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A Powerhouse of Help…
Choosing the right paper can be challenging if you are unfamiliar with the various paper types and weights. Below are explanations of some of the options available. Feel free to call Summit Printing and we will be happy to discuss your needs and help you make an appropriate choice for your printing project!
Printing papers used in commercial printing are divided into two major classes: coated and uncoated.
Each have their advantages and disadvantages.
Advantages: Coated paper is the typical paper of choice for marketing material. A coated sheet keeps your printing from looking “fuzzy” by restricting ink from absorbing into the surface of the paper. Often containing clay, the sealants in a coated paper produce sharper text and reduce dot gain in photos and gradients. Coated paper is also more opaque than uncoated sheet, thus better suited to 2-sided printing without substantial bleed through from the back side printing, even on thin paper.
Although most coated paper is “shiny”(gloss), many other options are available. Coated papers come in gloss, matte, dull, satin, and other finishes. In addition to the paper finish options, there are also many different paper coatings that can be applied to the paper to control the sheen.
Disadvantages: Coated papers are more difficult to write on, especially with a pencil. They may also not work well with your desktop printed (laser or ink jet). For this reason letterhead, forms and other types of printing that you intend to write or print on are typically printed on an uncoated paper. In recent years many paper coating do seem to have improved on their writability, so you may want to test product if you really want both a coated paper and the ability to write or print on them afterwards.
Coated papers do come in many grades of quality, from premium and #1 Grade (best), to as low as a #5 Grade. The higher the paper grade the better the printing reproduction. In addition to producing superior quality printing, the more premium coated papers are brighter and whiter. Lower grade papers still offer the advantages of improved opacity and dot gain, but will lose a little of the superior full color printing reproduction, and have a more yellowed look.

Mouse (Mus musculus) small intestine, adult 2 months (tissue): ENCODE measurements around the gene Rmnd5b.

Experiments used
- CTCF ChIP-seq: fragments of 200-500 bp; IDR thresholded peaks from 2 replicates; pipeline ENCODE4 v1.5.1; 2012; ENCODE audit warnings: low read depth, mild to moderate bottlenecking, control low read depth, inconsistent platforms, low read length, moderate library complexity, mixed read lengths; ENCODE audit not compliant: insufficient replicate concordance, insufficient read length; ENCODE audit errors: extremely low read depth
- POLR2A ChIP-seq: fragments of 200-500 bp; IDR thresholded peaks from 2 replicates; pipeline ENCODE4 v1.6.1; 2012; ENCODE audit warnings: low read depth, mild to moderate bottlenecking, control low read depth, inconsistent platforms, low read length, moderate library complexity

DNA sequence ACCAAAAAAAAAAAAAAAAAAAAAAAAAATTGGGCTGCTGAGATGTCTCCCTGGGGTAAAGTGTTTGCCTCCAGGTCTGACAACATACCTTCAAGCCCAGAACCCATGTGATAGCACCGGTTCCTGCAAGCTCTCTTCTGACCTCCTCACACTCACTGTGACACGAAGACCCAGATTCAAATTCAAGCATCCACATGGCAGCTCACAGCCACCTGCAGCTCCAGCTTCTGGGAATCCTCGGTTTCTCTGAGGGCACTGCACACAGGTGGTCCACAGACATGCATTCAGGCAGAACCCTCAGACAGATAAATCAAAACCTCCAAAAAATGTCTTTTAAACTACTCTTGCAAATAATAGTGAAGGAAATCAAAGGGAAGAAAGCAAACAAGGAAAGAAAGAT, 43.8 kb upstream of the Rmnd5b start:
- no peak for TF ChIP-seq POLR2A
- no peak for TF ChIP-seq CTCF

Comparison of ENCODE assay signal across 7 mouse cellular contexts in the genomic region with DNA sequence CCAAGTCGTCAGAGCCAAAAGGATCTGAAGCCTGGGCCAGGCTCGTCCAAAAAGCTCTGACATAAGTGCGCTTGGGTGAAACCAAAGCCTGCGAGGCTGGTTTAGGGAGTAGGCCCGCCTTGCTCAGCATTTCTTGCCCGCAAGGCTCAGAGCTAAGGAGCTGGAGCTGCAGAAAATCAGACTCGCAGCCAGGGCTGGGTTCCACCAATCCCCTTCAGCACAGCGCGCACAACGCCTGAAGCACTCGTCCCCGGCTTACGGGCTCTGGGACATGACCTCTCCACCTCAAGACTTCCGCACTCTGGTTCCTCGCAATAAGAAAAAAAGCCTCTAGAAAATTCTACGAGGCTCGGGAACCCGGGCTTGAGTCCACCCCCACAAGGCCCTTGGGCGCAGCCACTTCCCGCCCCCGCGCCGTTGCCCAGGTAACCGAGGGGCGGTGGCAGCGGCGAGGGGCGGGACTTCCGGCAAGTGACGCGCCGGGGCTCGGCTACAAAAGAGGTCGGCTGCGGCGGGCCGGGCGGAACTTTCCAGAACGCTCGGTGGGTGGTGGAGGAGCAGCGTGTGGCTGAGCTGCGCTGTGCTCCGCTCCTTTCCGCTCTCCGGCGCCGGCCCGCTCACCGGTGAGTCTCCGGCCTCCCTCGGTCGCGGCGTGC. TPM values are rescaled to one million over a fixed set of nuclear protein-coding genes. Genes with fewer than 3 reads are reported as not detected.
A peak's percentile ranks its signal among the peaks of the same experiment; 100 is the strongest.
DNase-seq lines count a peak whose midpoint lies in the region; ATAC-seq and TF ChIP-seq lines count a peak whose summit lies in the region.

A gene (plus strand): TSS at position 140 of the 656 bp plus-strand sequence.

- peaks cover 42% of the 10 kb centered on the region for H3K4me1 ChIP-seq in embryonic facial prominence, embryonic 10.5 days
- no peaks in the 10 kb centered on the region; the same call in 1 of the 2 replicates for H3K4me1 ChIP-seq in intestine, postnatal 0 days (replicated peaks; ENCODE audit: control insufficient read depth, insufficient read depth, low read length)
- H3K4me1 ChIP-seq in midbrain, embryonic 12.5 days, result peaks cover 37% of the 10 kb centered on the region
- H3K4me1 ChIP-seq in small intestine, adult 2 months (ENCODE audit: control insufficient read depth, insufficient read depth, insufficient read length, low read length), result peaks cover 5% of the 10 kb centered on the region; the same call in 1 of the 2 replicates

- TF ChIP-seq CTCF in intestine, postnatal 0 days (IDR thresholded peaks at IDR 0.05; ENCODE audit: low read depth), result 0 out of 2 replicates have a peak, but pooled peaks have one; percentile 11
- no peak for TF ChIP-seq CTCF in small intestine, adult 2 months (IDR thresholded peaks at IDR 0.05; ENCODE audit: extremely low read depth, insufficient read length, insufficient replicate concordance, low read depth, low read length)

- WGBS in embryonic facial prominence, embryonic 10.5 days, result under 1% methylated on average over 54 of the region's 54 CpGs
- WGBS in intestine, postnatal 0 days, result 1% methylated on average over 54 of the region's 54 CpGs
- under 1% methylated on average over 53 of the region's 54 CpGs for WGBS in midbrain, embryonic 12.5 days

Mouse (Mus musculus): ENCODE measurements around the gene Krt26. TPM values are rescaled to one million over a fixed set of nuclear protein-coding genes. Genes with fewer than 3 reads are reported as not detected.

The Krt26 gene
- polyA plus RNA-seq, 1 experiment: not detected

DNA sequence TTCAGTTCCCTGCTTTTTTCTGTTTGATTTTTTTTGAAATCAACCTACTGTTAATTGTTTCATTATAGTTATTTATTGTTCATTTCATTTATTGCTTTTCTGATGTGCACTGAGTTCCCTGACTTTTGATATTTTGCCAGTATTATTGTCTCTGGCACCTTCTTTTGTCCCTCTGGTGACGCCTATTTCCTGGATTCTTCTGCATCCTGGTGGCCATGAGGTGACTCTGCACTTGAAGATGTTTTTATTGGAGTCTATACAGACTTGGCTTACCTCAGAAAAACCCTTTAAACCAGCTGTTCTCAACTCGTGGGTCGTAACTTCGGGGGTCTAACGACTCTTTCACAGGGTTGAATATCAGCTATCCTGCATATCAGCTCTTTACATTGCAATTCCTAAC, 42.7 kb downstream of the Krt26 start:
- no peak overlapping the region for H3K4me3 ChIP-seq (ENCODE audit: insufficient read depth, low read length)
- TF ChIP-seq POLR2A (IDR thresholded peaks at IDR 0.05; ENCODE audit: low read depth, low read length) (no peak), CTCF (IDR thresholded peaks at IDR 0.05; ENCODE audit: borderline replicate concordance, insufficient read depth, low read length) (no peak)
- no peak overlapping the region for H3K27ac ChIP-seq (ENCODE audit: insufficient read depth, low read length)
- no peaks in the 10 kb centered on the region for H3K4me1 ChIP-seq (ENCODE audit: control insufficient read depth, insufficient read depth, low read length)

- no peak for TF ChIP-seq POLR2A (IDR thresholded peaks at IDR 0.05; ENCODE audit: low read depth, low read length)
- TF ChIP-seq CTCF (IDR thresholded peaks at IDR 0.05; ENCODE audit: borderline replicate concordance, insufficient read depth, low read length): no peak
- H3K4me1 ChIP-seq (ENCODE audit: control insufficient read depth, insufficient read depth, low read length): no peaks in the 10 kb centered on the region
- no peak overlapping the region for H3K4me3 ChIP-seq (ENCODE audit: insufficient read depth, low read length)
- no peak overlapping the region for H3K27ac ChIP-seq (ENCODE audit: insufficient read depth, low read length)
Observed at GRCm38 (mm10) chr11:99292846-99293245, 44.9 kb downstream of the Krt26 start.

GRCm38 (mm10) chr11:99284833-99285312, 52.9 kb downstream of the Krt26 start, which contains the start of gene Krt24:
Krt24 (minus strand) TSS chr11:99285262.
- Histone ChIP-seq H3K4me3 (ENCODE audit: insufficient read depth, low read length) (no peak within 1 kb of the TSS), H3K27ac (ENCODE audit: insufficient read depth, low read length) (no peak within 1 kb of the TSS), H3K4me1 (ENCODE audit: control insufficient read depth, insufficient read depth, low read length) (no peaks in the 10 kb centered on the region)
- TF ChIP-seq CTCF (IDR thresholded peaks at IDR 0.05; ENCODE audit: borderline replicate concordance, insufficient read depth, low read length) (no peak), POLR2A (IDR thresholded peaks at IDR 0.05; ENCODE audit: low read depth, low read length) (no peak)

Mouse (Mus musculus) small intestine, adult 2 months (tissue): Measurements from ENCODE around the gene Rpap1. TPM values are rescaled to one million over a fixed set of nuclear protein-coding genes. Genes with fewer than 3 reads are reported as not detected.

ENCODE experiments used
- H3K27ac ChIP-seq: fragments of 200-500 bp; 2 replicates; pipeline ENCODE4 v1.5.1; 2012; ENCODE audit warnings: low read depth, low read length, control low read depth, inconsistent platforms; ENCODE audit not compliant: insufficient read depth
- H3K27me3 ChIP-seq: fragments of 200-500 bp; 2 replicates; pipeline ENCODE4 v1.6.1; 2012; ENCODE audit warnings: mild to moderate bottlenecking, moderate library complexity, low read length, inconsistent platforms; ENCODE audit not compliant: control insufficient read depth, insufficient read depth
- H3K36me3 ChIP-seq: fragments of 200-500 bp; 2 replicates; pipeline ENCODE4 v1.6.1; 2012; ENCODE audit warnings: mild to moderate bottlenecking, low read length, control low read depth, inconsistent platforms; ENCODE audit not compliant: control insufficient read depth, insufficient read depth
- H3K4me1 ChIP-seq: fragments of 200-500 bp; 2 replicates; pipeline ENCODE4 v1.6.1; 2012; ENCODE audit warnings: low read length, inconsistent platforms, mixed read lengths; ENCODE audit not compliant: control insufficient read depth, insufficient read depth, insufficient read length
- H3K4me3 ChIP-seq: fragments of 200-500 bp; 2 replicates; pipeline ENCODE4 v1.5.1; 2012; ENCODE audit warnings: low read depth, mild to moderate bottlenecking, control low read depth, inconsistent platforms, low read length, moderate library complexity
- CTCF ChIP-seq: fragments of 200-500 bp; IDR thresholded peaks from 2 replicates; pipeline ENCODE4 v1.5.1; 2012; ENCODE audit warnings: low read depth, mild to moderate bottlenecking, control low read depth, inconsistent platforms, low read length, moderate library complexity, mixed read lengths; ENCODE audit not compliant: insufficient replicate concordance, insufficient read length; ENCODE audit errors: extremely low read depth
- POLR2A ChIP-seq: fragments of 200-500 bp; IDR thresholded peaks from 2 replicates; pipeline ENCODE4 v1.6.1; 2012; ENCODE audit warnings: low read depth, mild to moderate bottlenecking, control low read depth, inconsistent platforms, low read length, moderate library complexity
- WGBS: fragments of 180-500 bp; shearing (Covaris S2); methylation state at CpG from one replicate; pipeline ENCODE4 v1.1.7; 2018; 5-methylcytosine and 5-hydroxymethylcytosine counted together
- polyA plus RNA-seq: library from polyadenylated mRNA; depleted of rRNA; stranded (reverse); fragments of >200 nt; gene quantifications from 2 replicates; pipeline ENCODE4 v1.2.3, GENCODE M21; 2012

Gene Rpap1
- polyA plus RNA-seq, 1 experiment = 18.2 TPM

Uncoated Paper - an uncoated paper stock has not been coated with clay or other surface sealants. Inks dry by absorbing into the paper. Uncoated papers comprise a vast number of paper types and are available in a variety of surfaces, both smooth and textured (such as "laid" and "linen"). Some fine quality uncoated sheets contain a watermark.
Weight - the weight of a paper refers to its thickness and is typically measured in pounds (such as 20#) and points (such as 10 PT). The higher the number, the thicker the paper for that "type" of paper. Paper weights in commercial printing can be very confusing. For example, a sheet of 20# bond (probably what you use on your copy machine) is about the same thickness as a sheet of 50# offset. A more meaningful measurement is to pay attention to is a paper's caliper. See the paper caliper chart.
Three general paper thickness categories used to describe the basis weight of matching stationery papers are writing, text and cover weight papers. They are commonly used for a company's matching letterhead, envelope, business cards and other collateral items.
Writing Paper - a letterhead-weight stock, typically 24# or 28# writing, and often has a watermark.
Text Paper - is thicker than a writing paper, but not as thick as a cover paper (card stock). Text-weight stationery paper is usually a 70# or 80# text.
Cover Paper - a card stock paper, such as those used for a business card or report cover. They are usually an 80# cover weight, although some brands of paper offer cover weight paper that is as thin as a 65# cover or as thick as a 100# cover or heavier.
Opacity - a paper's opacity is determined by its weight, ingredients and absorbency. A paper's opacity determines how much printing will show through on the reverse side of a sheet. Opacity is expressed in terms of it's percentage of reflection. Complete opacity is 100% and complete transparency is 0%.
Brightness - the brightness of a sheet of paper measures the percentage of blue light it reflects. The brightness of a piece of paper is typically expressed on a scale of 1 to 100, with 100 being the brightest. Most papers reflect 60-90% of light. The brightness of a paper affects readability, the perception of ink color and the contrast between light and dark hues.